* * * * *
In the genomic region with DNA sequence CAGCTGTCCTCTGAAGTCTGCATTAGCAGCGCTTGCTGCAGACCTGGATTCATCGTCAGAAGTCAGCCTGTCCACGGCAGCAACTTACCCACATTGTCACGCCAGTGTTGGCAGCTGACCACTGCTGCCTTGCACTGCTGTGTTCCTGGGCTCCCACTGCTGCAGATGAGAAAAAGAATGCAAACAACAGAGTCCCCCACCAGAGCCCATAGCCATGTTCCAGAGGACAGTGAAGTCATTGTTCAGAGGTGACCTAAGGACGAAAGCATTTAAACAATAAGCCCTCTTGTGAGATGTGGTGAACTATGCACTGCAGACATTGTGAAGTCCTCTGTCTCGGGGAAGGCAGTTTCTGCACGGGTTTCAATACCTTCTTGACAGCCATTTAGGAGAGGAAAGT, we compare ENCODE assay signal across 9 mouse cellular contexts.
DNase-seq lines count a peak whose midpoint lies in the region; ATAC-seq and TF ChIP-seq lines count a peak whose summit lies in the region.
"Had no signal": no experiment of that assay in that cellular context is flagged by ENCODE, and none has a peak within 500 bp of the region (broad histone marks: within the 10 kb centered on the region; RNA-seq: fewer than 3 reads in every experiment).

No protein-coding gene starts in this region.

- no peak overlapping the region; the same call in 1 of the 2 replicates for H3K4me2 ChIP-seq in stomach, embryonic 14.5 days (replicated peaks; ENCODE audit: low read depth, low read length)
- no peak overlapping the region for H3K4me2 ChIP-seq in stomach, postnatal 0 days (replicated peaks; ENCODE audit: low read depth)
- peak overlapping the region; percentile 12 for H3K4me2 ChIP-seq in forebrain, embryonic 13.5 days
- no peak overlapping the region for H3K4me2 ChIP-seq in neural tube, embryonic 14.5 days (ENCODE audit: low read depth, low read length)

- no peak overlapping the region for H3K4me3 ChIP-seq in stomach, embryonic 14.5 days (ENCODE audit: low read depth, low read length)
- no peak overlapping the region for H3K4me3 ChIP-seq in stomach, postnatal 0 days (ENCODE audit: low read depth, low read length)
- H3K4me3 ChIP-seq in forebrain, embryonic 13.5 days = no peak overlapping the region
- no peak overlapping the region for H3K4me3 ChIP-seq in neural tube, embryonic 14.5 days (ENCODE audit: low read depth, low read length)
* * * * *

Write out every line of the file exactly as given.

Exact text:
In the genomic region with DNA sequence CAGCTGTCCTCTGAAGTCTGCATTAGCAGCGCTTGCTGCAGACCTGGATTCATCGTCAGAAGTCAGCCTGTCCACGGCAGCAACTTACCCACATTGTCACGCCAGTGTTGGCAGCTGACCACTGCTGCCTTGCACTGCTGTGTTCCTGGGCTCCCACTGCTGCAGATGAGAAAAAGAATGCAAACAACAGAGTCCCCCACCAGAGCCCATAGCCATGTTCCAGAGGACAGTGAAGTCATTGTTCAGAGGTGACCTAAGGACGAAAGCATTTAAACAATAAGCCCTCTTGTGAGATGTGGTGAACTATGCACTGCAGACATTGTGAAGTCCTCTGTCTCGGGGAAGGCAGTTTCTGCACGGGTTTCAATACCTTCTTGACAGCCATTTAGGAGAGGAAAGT, we compare ENCODE assay signal across 9 mouse cellular contexts.
DNase-seq lines count a peak whose midpoint lies in the region; ATAC-seq and TF ChIP-seq lines count a peak whose summit lies in the region.
"Had no signal": no experiment of that assay in that cellular context is flagged by ENCODE, and none has a peak within 500 bp of the region (broad histone marks: within the 10 kb centered on the region; RNA-seq: fewer than 3 reads in every experiment).

No protein-coding gene starts in this region.

- no peak overlapping the region; the same call in 1 of the 2 replicates for H3K4me2 ChIP-seq in stomach, embryonic 14.5 days (replicated peaks; ENCODE audit: low read depth, low read length)
- no peak overlapping the region for H3K4me2 ChIP-seq in stomach, postnatal 0 days (replicated peaks; ENCODE audit: low read depth)
- peak overlapping the region; percentile 12 for H3K4me2 ChIP-seq in forebrain, embryonic 13.5 days
- no peak overlapping the region for H3K4me2 ChIP-seq in neural tube, embryonic 14.5 days (ENCODE audit: low read depth, low read length)

- no peak overlapping the region for H3K4me3 ChIP-seq in stomach, embryonic 14.5 days (ENCODE audit: low read depth, low read length)
- no peak overlapping the region for H3K4me3 ChIP-seq in stomach, postnatal 0 days (ENCODE audit: low read depth, low read length)
- H3K4me3 ChIP-seq in forebrain, embryonic 13.5 days = no peak overlapping the region
- no peak overlapping the region for H3K4me3 ChIP-seq in neural tube, embryonic 14.5 days (ENCODE audit: low read depth, low read length)